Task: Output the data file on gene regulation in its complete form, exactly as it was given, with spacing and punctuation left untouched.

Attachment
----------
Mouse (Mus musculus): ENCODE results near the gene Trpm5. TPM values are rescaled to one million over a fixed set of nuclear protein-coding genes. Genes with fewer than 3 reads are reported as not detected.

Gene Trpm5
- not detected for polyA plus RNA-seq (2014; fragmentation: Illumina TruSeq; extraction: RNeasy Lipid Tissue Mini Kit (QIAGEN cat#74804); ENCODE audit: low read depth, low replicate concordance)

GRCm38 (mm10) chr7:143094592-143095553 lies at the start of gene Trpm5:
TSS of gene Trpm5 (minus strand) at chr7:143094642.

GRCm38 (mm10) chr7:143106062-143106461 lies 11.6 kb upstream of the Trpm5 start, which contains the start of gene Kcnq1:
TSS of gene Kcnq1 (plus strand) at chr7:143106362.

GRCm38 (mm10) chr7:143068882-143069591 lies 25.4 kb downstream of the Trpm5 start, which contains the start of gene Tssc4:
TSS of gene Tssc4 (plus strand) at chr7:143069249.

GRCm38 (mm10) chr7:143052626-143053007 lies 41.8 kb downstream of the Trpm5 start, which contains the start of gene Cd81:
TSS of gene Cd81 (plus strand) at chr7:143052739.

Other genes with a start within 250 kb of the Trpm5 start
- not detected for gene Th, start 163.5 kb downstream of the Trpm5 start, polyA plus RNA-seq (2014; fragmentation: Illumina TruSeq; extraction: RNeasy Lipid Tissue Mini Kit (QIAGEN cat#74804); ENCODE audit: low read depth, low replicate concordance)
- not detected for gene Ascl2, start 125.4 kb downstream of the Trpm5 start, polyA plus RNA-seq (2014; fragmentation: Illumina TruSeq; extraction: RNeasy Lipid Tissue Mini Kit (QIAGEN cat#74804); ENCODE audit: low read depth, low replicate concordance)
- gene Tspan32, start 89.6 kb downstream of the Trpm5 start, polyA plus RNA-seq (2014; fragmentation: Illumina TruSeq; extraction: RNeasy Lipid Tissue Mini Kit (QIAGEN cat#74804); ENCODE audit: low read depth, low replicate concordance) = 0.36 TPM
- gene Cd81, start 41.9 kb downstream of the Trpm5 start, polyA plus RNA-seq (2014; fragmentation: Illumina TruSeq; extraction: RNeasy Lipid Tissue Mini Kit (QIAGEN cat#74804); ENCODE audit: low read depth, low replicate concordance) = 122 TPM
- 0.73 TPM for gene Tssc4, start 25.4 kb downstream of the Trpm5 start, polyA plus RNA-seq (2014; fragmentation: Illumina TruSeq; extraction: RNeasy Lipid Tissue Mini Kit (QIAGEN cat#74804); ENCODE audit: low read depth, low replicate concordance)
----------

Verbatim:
Mouse (Mus musculus): ENCODE results near the gene Trpm5. TPM values are rescaled to one million over a fixed set of nuclear protein-coding genes. Genes with fewer than 3 reads are reported as not detected.

Gene Trpm5
- not detected for polyA plus RNA-seq (2014; fragmentation: Illumina TruSeq; extraction: RNeasy Lipid Tissue Mini Kit (QIAGEN cat#74804); ENCODE audit: low read depth, low replicate concordance)

GRCm38 (mm10) chr7:143094592-143095553 lies at the start of gene Trpm5:
TSS of gene Trpm5 (minus strand) at chr7:143094642.

GRCm38 (mm10) chr7:143106062-143106461 lies 11.6 kb upstream of the Trpm5 start, which contains the start of gene Kcnq1:
TSS of gene Kcnq1 (plus strand) at chr7:143106362.

GRCm38 (mm10) chr7:143068882-143069591 lies 25.4 kb downstream of the Trpm5 start, which contains the start of gene Tssc4:
TSS of gene Tssc4 (plus strand) at chr7:143069249.

GRCm38 (mm10) chr7:143052626-143053007 lies 41.8 kb downstream of the Trpm5 start, which contains the start of gene Cd81:
TSS of gene Cd81 (plus strand) at chr7:143052739.

Other genes with a start within 250 kb of the Trpm5 start
- not detected for gene Th, start 163.5 kb downstream of the Trpm5 start, polyA plus RNA-seq (2014; fragmentation: Illumina TruSeq; extraction: RNeasy Lipid Tissue Mini Kit (QIAGEN cat#74804); ENCODE audit: low read depth, low replicate concordance)
- not detected for gene Ascl2, start 125.4 kb downstream of the Trpm5 start, polyA plus RNA-seq (2014; fragmentation: Illumina TruSeq; extraction: RNeasy Lipid Tissue Mini Kit (QIAGEN cat#74804); ENCODE audit: low read depth, low replicate concordance)
- gene Tspan32, start 89.6 kb downstream of the Trpm5 start, polyA plus RNA-seq (2014; fragmentation: Illumina TruSeq; extraction: RNeasy Lipid Tissue Mini Kit (QIAGEN cat#74804); ENCODE audit: low read depth, low replicate concordance) = 0.36 TPM
- gene Cd81, start 41.9 kb downstream of the Trpm5 start, polyA plus RNA-seq (2014; fragmentation: Illumina TruSeq; extraction: RNeasy Lipid Tissue Mini Kit (QIAGEN cat#74804); ENCODE audit: low read depth, low replicate concordance) = 122 TPM
- 0.73 TPM for gene Tssc4, start 25.4 kb downstream of the Trpm5 start, polyA plus RNA-seq (2014; fragmentation: Illumina TruSeq; extraction: RNeasy Lipid Tissue Mini Kit (QIAGEN cat#74804); ENCODE audit: low read depth, low replicate concordance)